* Lebanese security sources said they felt it was unlikely Lebanon’s Hezbollah guerrillas, against whom Israel waged a 2006 war, carried out the rocket strike. Israeli military affairs commentators said Hezbollah, which fired some 4,000 rockets into Israel in that conflict, had no interest in heating up the border and drawing punishing Israeli air strikes.
* Hamas sources in Lebanon denied involvement. Israeli commentators pointed a finger at Palestinian guerrilla groups in Lebanon, saying Israel had been expecting them to respond to the 13-day-old offensive that has killed more than 600 of their brethren in the Gaza Strip. Last week, the leader of the Damascus-based Popular Front for the Liberation of Palestine-General Command, Ahmed Jibril, threatened to open a new front on Israel.
* »We took into account there would be an attempt by Palestinian groups to express solidarity, » Israeli cabinet minister Shalom Simchon said after the rocket attack.
* « It appears this small flame has been extinguished, » Roni Daniel, military affairs correspondent for Israel’s Channel Two television reported after the northern border went quiet again following the rocket salvo and Israel’s shelling.
(Writing by Jeffrey Heller, Editing by Dominic Evans)
© Thomson Reuters 2009 All rights reserved.
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Source Middle East Times
Monday, November 10, 2008
Published: November 10, 2008
SYRIA’S HAND IN LEBANON — Most of the proof of Syria’s hand in Fatah al-Islam’s reign of terror emerged after the end of the 15-week war between the group and the Lebanese army at Nahr al-Bared refugee camp, in northern Lebanon, during the summer of 2007. (UPI photo shows Nahr al-Bared during Lebanese military bombardments in June 2007.)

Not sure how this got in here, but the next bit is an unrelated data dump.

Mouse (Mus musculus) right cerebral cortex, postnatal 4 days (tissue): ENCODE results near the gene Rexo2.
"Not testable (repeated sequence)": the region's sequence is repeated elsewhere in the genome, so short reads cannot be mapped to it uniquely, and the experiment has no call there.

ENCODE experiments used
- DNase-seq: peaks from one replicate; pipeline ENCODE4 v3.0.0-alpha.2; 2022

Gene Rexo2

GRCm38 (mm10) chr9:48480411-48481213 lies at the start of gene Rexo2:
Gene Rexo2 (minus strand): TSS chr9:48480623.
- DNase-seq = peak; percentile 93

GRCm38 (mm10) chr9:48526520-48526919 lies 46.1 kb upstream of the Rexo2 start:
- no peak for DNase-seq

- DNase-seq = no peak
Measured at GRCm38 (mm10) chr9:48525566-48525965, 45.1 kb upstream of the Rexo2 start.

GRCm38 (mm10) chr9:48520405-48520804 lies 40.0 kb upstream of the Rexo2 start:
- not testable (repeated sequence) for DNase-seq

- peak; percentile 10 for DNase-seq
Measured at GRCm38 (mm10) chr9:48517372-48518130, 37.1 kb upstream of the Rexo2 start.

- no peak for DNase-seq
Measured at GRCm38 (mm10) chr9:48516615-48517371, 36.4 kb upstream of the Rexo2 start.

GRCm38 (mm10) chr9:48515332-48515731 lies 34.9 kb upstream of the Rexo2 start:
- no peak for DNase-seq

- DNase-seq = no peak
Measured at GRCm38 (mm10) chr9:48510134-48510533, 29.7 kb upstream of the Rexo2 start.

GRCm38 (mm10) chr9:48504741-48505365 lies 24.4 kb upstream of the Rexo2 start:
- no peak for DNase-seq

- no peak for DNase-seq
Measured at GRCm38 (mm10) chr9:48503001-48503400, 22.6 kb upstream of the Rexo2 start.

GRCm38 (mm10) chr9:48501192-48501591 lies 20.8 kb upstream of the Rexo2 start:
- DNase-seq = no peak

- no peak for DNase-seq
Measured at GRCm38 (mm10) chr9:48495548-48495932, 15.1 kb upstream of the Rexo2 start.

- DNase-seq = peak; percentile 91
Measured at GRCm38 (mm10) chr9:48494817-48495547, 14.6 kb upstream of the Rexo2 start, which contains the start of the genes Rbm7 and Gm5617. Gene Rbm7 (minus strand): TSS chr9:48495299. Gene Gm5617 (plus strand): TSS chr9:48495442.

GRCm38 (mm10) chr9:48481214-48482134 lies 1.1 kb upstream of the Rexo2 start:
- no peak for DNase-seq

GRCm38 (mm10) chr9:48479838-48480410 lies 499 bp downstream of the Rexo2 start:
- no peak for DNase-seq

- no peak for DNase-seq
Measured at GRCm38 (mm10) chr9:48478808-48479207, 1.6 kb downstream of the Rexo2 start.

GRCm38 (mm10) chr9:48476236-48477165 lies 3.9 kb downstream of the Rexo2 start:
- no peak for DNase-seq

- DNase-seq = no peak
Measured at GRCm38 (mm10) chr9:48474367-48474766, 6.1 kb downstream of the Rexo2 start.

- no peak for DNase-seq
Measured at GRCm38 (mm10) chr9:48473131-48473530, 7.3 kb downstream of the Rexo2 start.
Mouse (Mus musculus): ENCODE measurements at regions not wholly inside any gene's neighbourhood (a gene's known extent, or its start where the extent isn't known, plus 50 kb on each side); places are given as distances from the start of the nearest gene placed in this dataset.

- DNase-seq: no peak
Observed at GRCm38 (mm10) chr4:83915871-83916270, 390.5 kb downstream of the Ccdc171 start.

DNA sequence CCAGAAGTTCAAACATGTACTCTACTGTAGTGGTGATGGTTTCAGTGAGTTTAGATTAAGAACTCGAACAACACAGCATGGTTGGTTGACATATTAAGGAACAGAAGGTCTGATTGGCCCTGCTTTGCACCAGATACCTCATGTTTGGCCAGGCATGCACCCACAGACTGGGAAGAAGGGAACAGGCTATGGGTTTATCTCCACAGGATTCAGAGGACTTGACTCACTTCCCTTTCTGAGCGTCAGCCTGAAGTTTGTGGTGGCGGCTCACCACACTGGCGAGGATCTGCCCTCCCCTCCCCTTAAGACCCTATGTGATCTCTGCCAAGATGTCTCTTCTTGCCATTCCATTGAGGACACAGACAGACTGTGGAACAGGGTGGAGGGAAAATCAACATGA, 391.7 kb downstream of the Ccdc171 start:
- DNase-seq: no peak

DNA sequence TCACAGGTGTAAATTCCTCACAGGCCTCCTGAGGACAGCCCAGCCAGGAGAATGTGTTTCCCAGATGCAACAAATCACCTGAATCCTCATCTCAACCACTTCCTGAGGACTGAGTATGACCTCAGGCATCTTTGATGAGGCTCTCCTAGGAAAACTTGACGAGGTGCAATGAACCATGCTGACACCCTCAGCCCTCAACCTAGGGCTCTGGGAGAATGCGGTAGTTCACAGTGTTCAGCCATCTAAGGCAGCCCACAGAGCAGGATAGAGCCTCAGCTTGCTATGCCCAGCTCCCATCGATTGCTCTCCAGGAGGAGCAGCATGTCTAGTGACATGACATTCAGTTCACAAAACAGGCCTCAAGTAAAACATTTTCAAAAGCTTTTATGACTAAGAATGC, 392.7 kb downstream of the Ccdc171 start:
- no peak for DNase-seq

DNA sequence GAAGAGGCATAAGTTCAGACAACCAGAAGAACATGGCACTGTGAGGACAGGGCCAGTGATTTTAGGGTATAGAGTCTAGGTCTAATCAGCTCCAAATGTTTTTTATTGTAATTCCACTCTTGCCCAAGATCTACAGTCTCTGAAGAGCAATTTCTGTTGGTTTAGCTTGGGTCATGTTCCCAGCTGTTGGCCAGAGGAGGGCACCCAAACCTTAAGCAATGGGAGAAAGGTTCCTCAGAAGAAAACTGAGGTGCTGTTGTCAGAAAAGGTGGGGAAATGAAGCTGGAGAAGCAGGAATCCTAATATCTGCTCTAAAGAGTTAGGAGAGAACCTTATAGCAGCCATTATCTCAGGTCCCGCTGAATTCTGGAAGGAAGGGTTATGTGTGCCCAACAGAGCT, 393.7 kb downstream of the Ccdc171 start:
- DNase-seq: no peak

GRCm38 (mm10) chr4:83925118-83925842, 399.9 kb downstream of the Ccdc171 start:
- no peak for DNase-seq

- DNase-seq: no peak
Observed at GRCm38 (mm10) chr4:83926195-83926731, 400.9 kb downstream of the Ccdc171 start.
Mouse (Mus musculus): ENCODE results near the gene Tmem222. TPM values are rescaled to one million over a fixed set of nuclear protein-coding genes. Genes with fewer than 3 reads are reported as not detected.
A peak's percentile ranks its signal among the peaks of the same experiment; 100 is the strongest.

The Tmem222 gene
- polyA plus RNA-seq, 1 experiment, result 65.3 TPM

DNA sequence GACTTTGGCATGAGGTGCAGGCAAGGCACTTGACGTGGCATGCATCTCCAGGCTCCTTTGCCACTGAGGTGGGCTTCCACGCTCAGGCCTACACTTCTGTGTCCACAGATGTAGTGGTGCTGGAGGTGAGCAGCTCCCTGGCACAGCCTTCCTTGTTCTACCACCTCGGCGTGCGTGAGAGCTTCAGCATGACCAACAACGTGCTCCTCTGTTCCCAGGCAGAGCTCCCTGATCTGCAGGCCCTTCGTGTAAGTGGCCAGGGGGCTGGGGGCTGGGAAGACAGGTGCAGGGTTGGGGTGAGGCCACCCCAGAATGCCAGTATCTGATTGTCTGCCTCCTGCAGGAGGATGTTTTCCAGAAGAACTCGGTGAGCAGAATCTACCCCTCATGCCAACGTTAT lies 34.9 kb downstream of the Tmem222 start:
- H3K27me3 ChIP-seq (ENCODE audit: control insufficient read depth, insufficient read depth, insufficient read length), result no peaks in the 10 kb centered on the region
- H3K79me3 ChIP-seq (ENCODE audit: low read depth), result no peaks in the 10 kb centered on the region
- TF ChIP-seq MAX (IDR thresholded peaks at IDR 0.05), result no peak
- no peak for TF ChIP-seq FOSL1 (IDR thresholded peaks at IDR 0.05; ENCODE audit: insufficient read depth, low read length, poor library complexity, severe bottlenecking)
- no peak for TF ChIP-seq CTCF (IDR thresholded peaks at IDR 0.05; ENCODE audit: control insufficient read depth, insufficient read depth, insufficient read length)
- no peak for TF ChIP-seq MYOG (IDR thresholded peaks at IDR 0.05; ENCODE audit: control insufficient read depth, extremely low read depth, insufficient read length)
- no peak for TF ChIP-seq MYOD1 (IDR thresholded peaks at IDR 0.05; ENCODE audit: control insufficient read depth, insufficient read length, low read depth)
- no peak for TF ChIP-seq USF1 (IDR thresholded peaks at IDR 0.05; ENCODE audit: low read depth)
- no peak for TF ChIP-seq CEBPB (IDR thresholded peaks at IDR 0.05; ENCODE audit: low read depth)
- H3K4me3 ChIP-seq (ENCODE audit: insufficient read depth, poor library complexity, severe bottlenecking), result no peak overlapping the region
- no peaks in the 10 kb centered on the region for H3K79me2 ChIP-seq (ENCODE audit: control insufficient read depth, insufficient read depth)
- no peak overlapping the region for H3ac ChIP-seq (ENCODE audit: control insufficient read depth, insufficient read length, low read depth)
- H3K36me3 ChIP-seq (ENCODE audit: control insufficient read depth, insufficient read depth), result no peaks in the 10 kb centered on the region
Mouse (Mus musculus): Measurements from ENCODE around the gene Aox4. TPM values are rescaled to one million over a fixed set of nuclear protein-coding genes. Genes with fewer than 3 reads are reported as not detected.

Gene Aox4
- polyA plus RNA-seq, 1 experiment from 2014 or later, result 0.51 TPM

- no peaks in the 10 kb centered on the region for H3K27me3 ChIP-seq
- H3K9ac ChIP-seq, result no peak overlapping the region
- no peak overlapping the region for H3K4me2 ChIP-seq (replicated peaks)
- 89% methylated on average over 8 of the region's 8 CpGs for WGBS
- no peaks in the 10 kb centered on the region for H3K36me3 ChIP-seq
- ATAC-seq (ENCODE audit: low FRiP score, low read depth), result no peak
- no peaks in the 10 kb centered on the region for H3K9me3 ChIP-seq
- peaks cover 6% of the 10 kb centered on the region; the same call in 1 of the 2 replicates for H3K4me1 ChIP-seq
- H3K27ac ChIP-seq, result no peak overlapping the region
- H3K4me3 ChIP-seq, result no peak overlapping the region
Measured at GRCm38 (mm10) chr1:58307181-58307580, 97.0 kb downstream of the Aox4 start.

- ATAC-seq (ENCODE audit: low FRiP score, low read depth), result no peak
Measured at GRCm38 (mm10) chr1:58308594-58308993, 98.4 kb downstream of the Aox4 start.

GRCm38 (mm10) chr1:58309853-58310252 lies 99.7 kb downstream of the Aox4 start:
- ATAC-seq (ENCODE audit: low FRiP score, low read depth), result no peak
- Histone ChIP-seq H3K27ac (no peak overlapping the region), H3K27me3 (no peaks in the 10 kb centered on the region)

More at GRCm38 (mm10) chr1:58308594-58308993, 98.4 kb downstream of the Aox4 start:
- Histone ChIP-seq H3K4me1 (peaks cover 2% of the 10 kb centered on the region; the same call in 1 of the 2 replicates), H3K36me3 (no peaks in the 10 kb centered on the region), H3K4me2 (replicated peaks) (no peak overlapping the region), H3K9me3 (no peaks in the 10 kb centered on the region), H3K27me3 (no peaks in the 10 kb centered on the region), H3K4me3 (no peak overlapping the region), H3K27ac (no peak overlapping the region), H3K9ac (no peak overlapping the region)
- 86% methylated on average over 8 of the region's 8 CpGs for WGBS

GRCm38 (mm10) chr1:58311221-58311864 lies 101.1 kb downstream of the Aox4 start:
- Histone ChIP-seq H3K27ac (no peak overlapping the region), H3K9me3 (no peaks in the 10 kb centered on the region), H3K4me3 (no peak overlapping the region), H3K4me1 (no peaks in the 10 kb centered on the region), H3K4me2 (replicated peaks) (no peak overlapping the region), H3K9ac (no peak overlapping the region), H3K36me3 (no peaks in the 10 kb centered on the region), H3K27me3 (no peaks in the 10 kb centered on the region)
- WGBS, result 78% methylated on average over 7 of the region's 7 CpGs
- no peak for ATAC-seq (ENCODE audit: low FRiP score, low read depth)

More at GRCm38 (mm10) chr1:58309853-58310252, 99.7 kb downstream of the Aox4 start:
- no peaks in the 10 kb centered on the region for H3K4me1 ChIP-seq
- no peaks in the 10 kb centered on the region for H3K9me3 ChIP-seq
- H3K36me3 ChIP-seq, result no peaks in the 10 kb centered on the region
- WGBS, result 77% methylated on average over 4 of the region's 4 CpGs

One leader that could not wait for U.S. President George W. Bush to be out of office is Syrian President Bashar Assad. Assad profusely congratulated his favored candidate: Barack Obama. President-elect Obama should be careful in his dealings with the Syrian regime. In fact, quite possibly, Assad might be pondering if he could get away with reoccupying Lebanon.
The whole strategy of finding excuses to re-invade Lebanon is little by little being put in place. The most ominous signs were the deployment of 10,000 Syrian special forces on the northern border followed by the recent deployment of additional troops on the eastern border. Syria explained that it was to prevent Sunni Salafists terrorists from entering Syrian territory.
The third step took place on Thursday when Syrian state television broadcast « confessions » from members of the Islamist terror group Fatah al-Islam (FAI).
Not only did the FAI militants admit being behind a suicide bombing in Damascus in September but also Wafa al-Absi, the daughter of FAI’s leader Shaker al-Absi, stated that FAI got money from Saad Hariri’s anti-Syrian Future Movement.
By undermining the current Lebanese parliamentary majority, Syria is trying one way or another to regain control of what it still considers part of its territory.